BIERCE, AMBROSE GWINNETT The Collected Works of Ambrose Bierce
. New York and Washington: Neale, 1909-12. One of 250 copies, signed in pencil by Bierce in the first volume on the "Compliments of" leaf following the half-title; and with three letters from Bierce to the publisher and other autograph material inserted into various volumes. Twelve volumes, publisher's full brown morocco gilt designed by Frederick Polley (who also designed the title-page), purple moire silk pastedown and endleaves, all edges gilt. 8 1/8 x 5 1/2 inches (21 x 14 cm); various paginations. Some rubbing to joints, spines somewhat darkened, but in all a sound set. From the nature of the insertions, this is perhaps the publisher's copy. Bookplate of Siegel on the front endpaper of the first volume.
A remarkable copy of the Collected Works of Ambrose Bierce, with a fine selection of documents send to his publisher and friend, Walter Neale, including one of the last Bierce letter to come to auction before his enigmatic disappearance into the Mexican Revolution. "Bitter Bierce", the author of the eminently readable Devil's Dictionary, and of short stories including the oft-anthologized An Occurrence At Owl Creek Bridge, is perhaps best known for the mystery surrounding his death. In life, though, Bierce was the definition of the late nineteenth-century literary American. Having fought for the Union at Shiloh, Bierce landed in San Francisco following post-war military expeditions across the great plains into the west. For many years, Bierce was a contributor to The Wasp and was one of the first regular columnists at Hearst's San Francisco Examiner. Bierce was sent to Washington to uncover the corruption in the Railroad Refinancing Bill (his reporting career was nearly ruined during this time by his controversial prediction of the McKinley assassination). At the time the latest letter contained in these volumes was written, Bierce was 71 years old.
The first volume of this set of the Works has an important two-page Bierce ALS tipped-in at the front, on folded notepaper, addressed to Walter Neale, Bierce's publisher, which has been annotated by Neale, "Probably the last letter written by Ambrose Bierce." This is dated September 9, 1913. We are aware of just one later letter written by Bierce before his disappearance, one of which sold in these rooms (April 2013). The present letter, like that example, discusses his intended Mexican sojourn "My plans include an invasion of Mexico (if I can get in) and later (if I can get out) a journey to South America. As the prayers of the righteous avail much you are invited to pray for me as hard as you can. I'll write again before I go."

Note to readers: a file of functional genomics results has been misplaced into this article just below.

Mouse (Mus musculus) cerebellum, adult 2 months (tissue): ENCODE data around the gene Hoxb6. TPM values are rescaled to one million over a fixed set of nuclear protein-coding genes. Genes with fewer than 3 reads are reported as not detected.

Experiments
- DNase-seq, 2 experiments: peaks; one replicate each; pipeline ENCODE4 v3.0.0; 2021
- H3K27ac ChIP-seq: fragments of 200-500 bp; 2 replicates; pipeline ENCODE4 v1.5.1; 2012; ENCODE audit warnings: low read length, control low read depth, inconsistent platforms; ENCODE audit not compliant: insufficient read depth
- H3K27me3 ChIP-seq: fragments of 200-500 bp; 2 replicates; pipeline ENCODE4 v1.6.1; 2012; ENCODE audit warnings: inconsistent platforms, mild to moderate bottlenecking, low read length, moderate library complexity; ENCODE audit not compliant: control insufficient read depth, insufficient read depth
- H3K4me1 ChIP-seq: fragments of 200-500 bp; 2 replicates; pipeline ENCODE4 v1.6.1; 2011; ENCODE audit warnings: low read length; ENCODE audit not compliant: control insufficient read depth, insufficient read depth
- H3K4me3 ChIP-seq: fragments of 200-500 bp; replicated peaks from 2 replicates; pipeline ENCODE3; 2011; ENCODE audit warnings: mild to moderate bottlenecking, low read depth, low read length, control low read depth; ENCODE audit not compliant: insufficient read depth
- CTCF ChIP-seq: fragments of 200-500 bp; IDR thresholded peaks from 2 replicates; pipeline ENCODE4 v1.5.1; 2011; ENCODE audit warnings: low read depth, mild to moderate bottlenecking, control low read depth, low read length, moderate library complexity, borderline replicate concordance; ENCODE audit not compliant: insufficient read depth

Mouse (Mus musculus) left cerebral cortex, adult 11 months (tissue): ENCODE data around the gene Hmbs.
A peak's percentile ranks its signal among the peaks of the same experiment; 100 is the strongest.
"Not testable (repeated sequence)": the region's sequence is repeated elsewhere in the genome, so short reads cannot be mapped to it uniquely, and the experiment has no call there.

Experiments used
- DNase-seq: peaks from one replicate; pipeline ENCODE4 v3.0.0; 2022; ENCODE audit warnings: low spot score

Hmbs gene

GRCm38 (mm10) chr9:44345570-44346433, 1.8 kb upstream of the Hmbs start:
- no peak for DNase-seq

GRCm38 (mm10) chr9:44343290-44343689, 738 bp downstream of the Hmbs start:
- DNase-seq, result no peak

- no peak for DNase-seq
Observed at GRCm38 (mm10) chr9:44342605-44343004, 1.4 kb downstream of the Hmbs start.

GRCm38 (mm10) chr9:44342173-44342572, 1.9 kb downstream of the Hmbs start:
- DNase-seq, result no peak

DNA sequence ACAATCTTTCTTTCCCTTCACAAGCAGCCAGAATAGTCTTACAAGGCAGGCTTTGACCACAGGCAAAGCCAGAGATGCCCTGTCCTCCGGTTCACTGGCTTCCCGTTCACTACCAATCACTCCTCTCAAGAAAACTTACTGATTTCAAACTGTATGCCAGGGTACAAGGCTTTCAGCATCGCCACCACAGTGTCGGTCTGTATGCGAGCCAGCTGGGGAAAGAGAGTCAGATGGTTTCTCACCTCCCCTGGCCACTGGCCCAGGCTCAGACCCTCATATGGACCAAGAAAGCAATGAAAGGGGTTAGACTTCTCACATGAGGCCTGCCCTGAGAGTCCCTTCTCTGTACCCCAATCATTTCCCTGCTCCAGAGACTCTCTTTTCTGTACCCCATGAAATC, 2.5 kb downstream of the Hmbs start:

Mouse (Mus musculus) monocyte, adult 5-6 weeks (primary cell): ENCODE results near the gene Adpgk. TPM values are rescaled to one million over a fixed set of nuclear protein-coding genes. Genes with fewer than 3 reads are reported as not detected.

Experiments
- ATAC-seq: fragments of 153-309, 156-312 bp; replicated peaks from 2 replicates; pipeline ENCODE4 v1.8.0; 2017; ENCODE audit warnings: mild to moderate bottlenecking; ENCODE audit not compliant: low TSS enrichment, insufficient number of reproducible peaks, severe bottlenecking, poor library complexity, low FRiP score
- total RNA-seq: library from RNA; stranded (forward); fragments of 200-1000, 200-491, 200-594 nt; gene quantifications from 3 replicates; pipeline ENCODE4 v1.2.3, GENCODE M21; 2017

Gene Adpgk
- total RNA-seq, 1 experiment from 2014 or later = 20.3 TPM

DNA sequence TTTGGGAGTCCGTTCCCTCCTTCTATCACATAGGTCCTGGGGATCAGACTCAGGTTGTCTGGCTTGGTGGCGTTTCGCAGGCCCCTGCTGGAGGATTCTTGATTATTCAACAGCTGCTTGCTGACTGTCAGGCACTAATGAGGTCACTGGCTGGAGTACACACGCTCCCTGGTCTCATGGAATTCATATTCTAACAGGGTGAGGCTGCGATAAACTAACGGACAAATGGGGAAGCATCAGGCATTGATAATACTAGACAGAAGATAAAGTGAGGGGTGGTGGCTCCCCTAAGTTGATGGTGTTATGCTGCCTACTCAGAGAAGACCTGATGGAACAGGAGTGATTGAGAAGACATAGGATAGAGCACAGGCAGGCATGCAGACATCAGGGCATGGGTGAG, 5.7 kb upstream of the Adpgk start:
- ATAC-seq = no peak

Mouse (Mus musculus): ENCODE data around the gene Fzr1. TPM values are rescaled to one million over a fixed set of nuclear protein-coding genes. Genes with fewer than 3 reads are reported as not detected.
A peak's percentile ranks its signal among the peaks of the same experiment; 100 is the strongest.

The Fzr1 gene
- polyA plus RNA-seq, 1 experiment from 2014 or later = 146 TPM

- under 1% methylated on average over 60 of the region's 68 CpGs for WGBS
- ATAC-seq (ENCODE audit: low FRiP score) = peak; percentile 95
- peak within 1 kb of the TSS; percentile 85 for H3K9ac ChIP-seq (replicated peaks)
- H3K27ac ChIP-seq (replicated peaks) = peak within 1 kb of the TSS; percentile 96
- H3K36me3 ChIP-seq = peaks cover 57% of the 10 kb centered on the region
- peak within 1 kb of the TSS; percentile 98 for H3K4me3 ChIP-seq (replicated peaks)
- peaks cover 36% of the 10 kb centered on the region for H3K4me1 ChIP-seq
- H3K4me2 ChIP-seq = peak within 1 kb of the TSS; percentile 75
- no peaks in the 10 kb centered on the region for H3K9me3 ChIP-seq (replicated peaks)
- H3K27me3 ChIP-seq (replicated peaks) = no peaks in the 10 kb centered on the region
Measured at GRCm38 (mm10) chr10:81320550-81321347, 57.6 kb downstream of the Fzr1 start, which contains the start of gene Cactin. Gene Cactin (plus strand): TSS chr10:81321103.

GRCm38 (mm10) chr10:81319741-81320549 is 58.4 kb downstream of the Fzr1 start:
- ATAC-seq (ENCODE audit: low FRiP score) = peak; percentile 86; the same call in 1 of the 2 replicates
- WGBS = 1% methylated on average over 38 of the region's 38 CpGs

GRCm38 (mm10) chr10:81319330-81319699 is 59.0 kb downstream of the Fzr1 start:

Volume II has no insertion present. Volume III has a fine two-page Bierce ALS on Army and Navy Club stationery to Neale, dated July 6, 1908, discussing arrangements for the Collected Works, "In case of my death or disability." Volume IV has no insertion present. Volume V has an autograph postcard of the Amphitheater and Rostrum at Arlington; addressed to Neale, this bears the legend, "For the canonization of Bierces and the cussing-out of Neales, a useful distinction." Volume VI has a letter from J. S. Cowley-Browne to Bierce dated March 5, 1913, forwarded to Neale with a five-line footnote. Volume VII bears a July 4, 1913 letter from a San Francisco publisher to Bierce, requesting publishing permissions, again forwarded to Neale. Volume VIII has an envelope in Bierce's hand addressed to Neale. Volume IX has no insertion. Volume X has a splendid letter four-page LS (apparently dictated) from Bierce to Neale, dated November 6, 1911, signed "Ambrosius Lumbagus," regarding Bierce's back problems, and various publishing matters. Volume XI has has an envelope in Bierce's hand addressed to Neale. Volume XII has no insertion. We can trace no other example with this number of inserted letters.
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